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After an 8 year long relationship, my husband and I got a divorce. I tried giving him his space, thinking he would realize I was the one for him. He is now with one of my "close friends," and will soon be having a baby. We didn't have any children because we felt we weren't ready for them yet.
I have since moved away in the two years we've been apart. I've done everything I could think of to get over him. I've followed advice in books, and tried to keep busy. Every night I still see him in my dreams. My feelings are so strong that I am overwhelmed by them and don't know how to go on anymore. Every time I get the urge to call him, I stop myself. We only talk to clear up old financial and legal business.
I keep saying that I'm happy as long as he is happy. I KNOW it's really over. I know I can never really get over him, but how do I stop thinking of him so much and move on? Please help. I know it's all in my mind, but it's just that I can't stop. --Broken Hearted
I have been getting some heart-wretching and difficult questions related to moving on and healing from a broken heart (relationship). I think this letter hits to the heart of many of the feelings that have been expressed to me. Therefore, I hope it offers some advice to everyone who wrote to me on this topic.
First of all, let me extend my sympathy. You've suffered a terrible loss, not unlike that of a death of a loved one. You are grieving, yet not really allowing yourself to grieve.
I don't know all the details of what went wrong and what the relationship was like when it was new, but it sounds as though there were problems for a while. It also appears that your primary way of dealing with these was to do what you believed was best for him and that this would then benefit you both.
You have been supportive, understanding, and patient with him. However, it appears that you have completely sacrificed your own feelings and needs in the process. Now, two years post-divorce, you continue on as though everything is OK and tell yourself that you are "happy if he is happy."
I would recommend that you begin with telling yourself that you are not okay. Also remind yourself that this is not "all in your mind." It's physical, emotional, spiritual and mental. You lost your life partner, to a "close friend" at that. Your feelings probably cover the whole range from denial and anger to sadness and fear.
You need to grieve. There are some good books that discuss the grief process in its many stages. Acquaint yourself with these. Start to allow yourself to feel the feelings that you have been blocking for so long. I promise they won't kill you. Many have been where you are now, and have healed and gone on to find new and fulfilling love relationships. Think of all the references to lost love in films, art and poetry. It is a human condition that has existed as long as we have existed. To deny the feelings and bottle them up is the best way to prolong the misery and grief and the healing that moving on brings.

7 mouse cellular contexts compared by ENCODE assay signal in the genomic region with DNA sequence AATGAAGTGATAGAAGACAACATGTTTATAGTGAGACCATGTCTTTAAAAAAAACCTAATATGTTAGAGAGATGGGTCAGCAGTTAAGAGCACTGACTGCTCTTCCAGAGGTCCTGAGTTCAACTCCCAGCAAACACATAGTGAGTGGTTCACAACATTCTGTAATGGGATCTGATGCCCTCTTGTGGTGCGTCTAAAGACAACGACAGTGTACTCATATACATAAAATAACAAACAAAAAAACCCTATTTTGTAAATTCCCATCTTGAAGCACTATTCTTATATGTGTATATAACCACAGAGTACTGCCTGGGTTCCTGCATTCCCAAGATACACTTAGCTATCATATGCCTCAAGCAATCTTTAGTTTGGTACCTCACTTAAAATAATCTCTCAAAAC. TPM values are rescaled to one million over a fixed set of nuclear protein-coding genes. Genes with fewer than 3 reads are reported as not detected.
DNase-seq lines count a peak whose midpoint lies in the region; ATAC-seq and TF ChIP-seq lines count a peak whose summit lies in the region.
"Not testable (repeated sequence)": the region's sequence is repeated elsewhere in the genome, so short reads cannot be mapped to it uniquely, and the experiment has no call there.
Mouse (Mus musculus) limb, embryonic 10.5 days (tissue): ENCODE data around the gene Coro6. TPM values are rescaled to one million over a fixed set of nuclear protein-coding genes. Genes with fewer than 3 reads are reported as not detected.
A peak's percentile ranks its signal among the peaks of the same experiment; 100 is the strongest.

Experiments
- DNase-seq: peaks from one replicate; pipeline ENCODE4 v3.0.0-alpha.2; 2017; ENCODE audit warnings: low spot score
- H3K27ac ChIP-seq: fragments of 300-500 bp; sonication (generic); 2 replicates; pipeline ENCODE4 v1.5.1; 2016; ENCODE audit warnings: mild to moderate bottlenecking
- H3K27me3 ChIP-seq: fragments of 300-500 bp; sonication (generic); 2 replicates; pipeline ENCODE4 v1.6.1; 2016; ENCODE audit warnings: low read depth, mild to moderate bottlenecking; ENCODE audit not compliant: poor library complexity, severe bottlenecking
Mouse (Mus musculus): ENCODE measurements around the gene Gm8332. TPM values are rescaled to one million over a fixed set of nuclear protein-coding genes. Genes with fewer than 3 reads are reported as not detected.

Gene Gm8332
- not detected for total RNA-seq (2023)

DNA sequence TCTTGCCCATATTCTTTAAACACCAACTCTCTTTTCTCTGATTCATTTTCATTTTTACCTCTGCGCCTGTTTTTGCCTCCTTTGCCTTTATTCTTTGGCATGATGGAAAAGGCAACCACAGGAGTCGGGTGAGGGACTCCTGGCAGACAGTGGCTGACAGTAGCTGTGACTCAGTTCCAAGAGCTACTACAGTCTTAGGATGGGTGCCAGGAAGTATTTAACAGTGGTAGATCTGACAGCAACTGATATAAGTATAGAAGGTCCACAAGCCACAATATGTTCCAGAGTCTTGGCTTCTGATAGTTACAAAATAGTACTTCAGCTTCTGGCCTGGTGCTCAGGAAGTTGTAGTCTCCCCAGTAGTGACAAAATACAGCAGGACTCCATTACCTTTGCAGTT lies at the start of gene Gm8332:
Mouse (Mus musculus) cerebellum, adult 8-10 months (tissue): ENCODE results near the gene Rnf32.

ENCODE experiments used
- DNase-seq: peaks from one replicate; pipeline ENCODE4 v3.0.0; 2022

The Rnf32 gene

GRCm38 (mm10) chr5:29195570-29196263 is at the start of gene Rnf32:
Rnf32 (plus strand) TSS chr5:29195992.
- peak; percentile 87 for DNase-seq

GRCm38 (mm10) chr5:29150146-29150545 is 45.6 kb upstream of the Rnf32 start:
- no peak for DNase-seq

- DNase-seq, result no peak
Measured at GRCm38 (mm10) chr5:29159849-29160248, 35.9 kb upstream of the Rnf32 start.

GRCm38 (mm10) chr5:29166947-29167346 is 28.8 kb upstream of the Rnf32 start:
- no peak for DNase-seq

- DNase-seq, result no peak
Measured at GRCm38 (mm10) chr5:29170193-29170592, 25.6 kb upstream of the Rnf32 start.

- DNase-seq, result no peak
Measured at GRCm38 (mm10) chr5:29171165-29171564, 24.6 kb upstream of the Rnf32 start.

Talking with a therapist may help. Someone to affirm your feeling and help you express them appropriately may be just what you need now. Do not fear that you will loose it if you let this long-contained grief monster out. You need to cry, talk, vent, label the feelings, and laugh and scream through the tears. Once you do, you will have the firsthand experience that life does go on, that feelings heal and that you can be renewed and begin again.
After you have done some of this healing, it will be important to look at what was wrong in this relationship and how the problems may have been handled differently. It would also be useful to look at what attracted you to your ex in the first place, and whether this attraction was a healthy one for you. You may also come to the realization that this relationship was not meeting your needs, but you held on to it for some reasons that you need to explore more fully.
Once you have a better understanding and acceptance of your own needs and feelings and can use these as a guide in your search for the right relationship. You will truly have healed and will be able to move on to the promise of a happy, lasting, intimate relationship.
(from September 2003)
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"Grieving Lost Love"
Toni Coleman, LCSW
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